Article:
In October 2008, Honduras was affected by heavy rainfall due to two tropical depressions. Tropical Depression 16 remained over the country for two weeks starting 13 October and triggered floods in 17 of the country's 18 departments. Precipitation doubled the historical median for the entire month of October in just the first half of the month, causing rivers to leave their natural courses. Worsening matters, Tropical Depression 43 moved slowly across the eastern side of the country from 23 to 25 October maintaining humid and unstable weather over much of the territory.
The resulting flooding and landslides caused loss of life and injuries, and affected 271,179 people (according to initial estimates) through extensive damage or loss of shelter and/or livelihoods. Some 57,681 people were declared by the authorities as severely affected, meaning they suffered a total loss of shelter and livelihoods, and required immediate humanitarian assistance. Some 72,085 hectares of crops were lost, and extensive damage was sustained to public infrastructure. The south and west of the country, which has some of the poorest economic, health and nutrition indicators, was particularly hard hit. Poor and isolated communities were especially affected, with the most vulnerable losing their livelihoods and income. Losses have been calculated at approximately 1% of the gross domestic product.
On 19 October, the President of the Republic declared a State of Emergency and assigned the responsibility for coordinating international cooperation to the Ministry of Technical and External Cooperation (SETCO) and the Ministry of Foreign Affairs. The UNCT and partners offered assistance to the relief effort primarily through the activation of sectoral groups for water and sanitation, shelter, health, food security and nutrition, early recovery, and telecommunications and logistics. A United Nations Disaster Assessment and Coordination Mission was requested and arrived on 22 October. Based on its and other assessments a Flash Appeal (FA) was issued on 29 October, and requested $17,086,986. As of 7 April 2009, $4,496,081 has been received (26%).
One of the notable successes of the good partnership between the Honduran Government and UNCT was that food was delivered as planned in the FA. Some 750 metric tons were delivered to more than 136,000 people during the first 22 days of the humanitarian phase of the emergency, with women representing more than 80% of the food recipients. This timely response, and an effective targeting of the most affected population, was facilitated by WFP's strong field presence, a reliable emergency food network, and agreements with the Government through the National Emergency Commission (COPECO), local authorities, UN agencies and NGOs. Most of the assistance delivered as planned in the FA met the immediate needs of people living in temporary shelters, and in areas where transport routes were disrupted by heavy rains, floods and landslides. Airlifts and pre-positioned relief items ensured that assistance was delivered to isolated or distant communities. Although special attention was also given to a smooth and rapid transition to an early recovery process, supporting for example the rehabilitation of water and sanitation systems, damaged houses, and rural roads, this has been hampered by a lack of funding.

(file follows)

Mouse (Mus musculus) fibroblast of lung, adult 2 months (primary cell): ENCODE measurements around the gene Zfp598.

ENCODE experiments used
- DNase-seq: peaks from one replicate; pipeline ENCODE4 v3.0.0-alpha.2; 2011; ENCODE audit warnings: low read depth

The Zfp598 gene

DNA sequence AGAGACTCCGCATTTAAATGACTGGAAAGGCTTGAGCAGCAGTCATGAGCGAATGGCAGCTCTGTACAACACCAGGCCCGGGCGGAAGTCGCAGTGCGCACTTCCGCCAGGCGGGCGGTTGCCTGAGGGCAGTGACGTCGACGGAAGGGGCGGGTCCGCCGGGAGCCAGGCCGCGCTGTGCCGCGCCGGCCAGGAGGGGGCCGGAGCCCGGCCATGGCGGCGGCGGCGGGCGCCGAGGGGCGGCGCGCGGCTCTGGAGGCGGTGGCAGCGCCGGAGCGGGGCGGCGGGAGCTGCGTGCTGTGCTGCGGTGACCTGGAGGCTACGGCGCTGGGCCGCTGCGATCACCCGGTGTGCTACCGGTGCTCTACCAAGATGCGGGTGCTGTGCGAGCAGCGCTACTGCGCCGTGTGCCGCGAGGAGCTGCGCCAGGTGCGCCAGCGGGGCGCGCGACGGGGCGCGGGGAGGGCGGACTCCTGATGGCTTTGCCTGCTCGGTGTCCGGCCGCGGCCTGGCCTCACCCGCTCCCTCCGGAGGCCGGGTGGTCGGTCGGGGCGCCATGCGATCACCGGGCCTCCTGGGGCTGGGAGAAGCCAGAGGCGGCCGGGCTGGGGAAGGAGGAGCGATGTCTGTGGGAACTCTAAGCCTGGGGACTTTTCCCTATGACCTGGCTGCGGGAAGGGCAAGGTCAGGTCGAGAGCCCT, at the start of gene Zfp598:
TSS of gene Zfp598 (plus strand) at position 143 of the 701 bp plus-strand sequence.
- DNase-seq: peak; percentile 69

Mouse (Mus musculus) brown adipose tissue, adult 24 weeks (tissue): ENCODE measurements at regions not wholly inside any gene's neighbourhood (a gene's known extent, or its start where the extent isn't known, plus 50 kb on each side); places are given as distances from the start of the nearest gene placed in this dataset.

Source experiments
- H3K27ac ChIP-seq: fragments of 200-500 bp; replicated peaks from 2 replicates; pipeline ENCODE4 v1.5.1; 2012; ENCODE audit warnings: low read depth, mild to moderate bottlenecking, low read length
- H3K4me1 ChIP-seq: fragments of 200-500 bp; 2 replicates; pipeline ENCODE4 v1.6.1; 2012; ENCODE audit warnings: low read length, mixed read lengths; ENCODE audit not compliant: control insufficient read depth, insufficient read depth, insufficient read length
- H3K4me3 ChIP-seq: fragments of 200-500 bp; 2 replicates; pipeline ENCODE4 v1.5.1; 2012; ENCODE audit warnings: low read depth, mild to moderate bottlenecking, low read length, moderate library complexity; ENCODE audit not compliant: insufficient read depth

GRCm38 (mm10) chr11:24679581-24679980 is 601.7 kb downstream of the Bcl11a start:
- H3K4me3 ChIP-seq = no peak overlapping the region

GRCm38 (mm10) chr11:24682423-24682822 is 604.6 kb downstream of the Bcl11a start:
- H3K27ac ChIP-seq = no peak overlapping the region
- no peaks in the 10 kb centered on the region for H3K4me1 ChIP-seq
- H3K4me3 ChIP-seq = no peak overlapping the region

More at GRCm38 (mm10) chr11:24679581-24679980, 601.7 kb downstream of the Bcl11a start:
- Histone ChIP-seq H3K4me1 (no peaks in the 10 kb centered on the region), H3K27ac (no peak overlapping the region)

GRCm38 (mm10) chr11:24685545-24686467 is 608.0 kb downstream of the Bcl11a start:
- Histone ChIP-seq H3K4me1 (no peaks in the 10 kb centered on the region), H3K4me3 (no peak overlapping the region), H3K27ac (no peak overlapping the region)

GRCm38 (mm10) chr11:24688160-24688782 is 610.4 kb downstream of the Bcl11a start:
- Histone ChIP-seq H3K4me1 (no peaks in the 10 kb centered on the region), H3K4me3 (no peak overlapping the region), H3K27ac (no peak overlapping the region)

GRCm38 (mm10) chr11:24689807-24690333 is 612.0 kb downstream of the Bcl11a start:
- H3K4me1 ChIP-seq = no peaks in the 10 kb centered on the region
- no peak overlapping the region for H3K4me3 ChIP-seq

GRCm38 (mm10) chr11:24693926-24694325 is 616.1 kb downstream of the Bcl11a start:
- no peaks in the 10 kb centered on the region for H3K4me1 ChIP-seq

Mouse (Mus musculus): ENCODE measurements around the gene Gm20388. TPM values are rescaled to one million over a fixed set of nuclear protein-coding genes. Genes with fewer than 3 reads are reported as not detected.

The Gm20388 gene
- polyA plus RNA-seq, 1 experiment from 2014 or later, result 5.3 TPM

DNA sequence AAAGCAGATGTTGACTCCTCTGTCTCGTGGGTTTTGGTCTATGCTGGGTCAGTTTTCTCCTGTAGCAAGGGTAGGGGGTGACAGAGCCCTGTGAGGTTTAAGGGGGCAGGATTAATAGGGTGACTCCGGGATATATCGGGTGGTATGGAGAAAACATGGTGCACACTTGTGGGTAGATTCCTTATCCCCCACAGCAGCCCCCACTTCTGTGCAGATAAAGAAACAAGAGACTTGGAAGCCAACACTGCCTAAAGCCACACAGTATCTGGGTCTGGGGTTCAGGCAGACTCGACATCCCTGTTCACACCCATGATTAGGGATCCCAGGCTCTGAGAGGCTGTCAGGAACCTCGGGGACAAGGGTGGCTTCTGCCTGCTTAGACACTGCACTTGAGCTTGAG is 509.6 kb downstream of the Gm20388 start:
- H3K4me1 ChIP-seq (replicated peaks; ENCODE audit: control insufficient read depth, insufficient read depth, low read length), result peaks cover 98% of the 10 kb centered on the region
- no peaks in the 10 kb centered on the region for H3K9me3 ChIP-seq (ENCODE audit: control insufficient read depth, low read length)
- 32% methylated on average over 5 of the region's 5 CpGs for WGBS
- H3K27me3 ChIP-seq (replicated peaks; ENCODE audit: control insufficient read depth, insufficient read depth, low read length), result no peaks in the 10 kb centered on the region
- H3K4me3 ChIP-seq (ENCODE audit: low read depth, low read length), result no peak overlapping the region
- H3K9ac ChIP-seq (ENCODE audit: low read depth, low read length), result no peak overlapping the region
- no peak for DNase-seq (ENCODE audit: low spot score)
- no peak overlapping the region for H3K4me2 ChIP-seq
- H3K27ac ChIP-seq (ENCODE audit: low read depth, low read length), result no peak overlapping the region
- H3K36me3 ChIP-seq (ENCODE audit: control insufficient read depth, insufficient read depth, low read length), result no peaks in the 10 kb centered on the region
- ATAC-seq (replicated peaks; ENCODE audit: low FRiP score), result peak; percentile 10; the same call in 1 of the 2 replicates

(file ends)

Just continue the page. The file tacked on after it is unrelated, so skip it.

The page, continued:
The UNCT conducted a review of the FA from January to March 2009 to follow up on the impacts and consequences of the tropical depressions, especially regarding the situation of the affected people and their needs. Findings have shown that beyond the significant return of the majority of persons displaced by the flooding, and the dismantlement or closure of emergency shelters, the humanitarian situation has not changed considerably. The strategy and response plans elaborated in the initial FA are still considered relevant, and thus do not need to be altered. (However, needs have not been systematically assessed since October, except as footnoted in the following sections.) No changes have been made to projects or to funds requested, hence a full revision has therefore not been considered necessary.
In addition, the Government has identified and negotiated around US$ 130 million of international assistance aimed at supporting the implementation of its "Rehabilitation and Reconstruction Plan for the Damages caused by Tropical Depression # 16 and Related Phenomenon." This Plan reinforces the overall strategy of the FA and brings additional resources and actors than those originally planned for in the Appeal's framework. Although this revised Appeal has one month left to run, and although very little needed to be changed in terms of strategy and response, affected populations still require assistance with shelter, non-food items, water, sanitation and hygiene, food, and with recovering their livelihoods. This updated FA's unmet requirements amount to $12,590,905.
TABLE OF CONTENTS
1. EXECUTIVE SUMMARY
Table I. Summary by Sectoral Working Group
Table II. Summary by Appealing Organisation
2. CONTEXT AND HUMANITARIAN CONSEQUENCES
2.2 RESPONSE TO DATE
2.3 HUMANITARIAN CONSEQUENCES AND NEEDS ANALYSIS
3. RESPONSE PLANS
3.1 SHELTER AND NON-FOOD ITEMS
3.2 FOOD ASSISTANCE AND NUTRITION
3.3 AGRICULTURE AND FOOD SECURITY
3.5 WATER, SANITATION AND HYGIENE
3.6 EARLY RECOVERY
4. ROLES AND RESPONSIBILITIES
ANNEX I. LIST OF PROJECTS (GROUPED BY SECTORAL WORKING GROUP)
ANNEX II. ACRONYMS AND ABBREVIATIONS
Please note that appeals are revised regularly. The latest version of this document is available on http://www.humanitarianappeal.net. Continuously-updated project details and budgets can be seen on www.reliefweb.int/fts.
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